The cox-2 impact is an important factor in NSAID cardiovascular risk, but other drug characteristics, some not discussed in the new study, are important as well, Farkouh said.
"What they [the study authors] don't account for is the rise in blood pressure," he said. "Drugs that raise blood pressure are the most toxic. Also important is the half-life of a drug -- how long it stays in the system. They [the authors] don't address that head-on, but they do look at slow release as a variable, which is associated with half-life."
Then there are the possible interactions of a drug with aspirin, which is also widely used for pain relief, Farkouh noted. "The take-home message to patients is that when they are given one of these drugs, they should assess it in terms of all these variables," he said.
Farkouh's view is that "naproxen is the safest drug we have. Its risk profile appears to be consistently low." And while "the jury is still out on Celebrex, it still can have a role in patients at high risk of gastrointestinal bleeding," he said.
Dr. James Brophy, a professor of medicine and epidemiology at McGill University in Montreal who has done NSAID studies, said the new findings "are totally consistent with what has been seen both in clinical trials and observational studies."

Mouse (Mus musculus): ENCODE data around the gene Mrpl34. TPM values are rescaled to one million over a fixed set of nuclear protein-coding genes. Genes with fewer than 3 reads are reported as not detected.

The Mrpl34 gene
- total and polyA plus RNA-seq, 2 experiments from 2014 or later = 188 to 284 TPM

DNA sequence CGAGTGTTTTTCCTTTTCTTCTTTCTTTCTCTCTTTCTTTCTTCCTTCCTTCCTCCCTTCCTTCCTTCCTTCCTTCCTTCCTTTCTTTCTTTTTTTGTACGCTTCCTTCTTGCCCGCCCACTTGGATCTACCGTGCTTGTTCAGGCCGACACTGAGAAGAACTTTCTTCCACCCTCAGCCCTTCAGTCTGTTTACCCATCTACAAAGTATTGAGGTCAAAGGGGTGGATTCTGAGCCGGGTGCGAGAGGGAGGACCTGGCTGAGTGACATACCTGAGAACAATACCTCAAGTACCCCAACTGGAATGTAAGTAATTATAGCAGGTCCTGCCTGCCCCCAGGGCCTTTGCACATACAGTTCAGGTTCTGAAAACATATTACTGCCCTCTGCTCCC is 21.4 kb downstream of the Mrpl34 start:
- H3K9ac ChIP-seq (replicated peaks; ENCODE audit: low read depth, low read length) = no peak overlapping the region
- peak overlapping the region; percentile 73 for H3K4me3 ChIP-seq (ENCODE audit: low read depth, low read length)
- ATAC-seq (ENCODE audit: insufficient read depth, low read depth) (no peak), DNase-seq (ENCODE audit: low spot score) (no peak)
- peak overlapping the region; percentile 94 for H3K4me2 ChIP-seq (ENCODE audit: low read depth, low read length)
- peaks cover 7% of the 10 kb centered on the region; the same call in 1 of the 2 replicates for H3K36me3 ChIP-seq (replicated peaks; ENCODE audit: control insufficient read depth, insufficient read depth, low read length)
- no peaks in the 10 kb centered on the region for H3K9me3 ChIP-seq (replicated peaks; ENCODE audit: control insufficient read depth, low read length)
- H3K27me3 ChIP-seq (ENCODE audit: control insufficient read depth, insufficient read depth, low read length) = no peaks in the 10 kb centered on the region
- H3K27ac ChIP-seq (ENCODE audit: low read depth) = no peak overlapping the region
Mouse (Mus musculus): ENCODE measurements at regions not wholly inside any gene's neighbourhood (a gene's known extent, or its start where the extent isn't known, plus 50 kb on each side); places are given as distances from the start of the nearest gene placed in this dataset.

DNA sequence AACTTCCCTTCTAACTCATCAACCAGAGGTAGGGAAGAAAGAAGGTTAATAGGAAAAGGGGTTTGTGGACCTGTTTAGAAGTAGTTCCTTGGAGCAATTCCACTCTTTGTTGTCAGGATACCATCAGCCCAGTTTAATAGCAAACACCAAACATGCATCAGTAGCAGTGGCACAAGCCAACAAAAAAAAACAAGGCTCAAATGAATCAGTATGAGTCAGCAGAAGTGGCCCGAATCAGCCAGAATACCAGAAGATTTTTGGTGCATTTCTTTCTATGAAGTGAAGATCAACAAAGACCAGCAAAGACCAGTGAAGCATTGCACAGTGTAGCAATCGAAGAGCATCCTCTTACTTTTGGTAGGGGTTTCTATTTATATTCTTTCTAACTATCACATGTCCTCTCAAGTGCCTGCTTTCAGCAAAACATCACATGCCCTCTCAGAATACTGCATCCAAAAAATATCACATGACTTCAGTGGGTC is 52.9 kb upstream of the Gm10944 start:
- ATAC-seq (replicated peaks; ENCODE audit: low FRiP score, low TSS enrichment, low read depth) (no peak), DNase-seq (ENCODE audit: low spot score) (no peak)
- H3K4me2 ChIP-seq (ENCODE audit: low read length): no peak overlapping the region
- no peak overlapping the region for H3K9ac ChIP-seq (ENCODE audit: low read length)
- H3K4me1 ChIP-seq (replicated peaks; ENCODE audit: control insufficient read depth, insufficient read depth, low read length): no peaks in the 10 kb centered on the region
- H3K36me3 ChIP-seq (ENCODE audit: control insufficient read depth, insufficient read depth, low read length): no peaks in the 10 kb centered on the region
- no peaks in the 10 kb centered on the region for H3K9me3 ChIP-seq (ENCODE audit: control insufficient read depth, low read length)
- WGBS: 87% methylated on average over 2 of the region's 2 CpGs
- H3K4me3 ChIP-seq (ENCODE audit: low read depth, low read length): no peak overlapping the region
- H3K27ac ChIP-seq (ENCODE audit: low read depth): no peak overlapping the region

The study is yet another signal from a large, real-world database that NSAID use can lead to increased cardiovascular risk, Brophy said.
To learn more about NSAIDs, visit the U.S. Food and Drug Administration.
SOURCES: Michael E. Farkouh, M.D., director, clinical trials, Mount Sinai Cardiovascular Institute, New York City; James Brophy, M.D., professor, medicine and epidemiology, McGill University, Montreal; Nov. 11, 2008,
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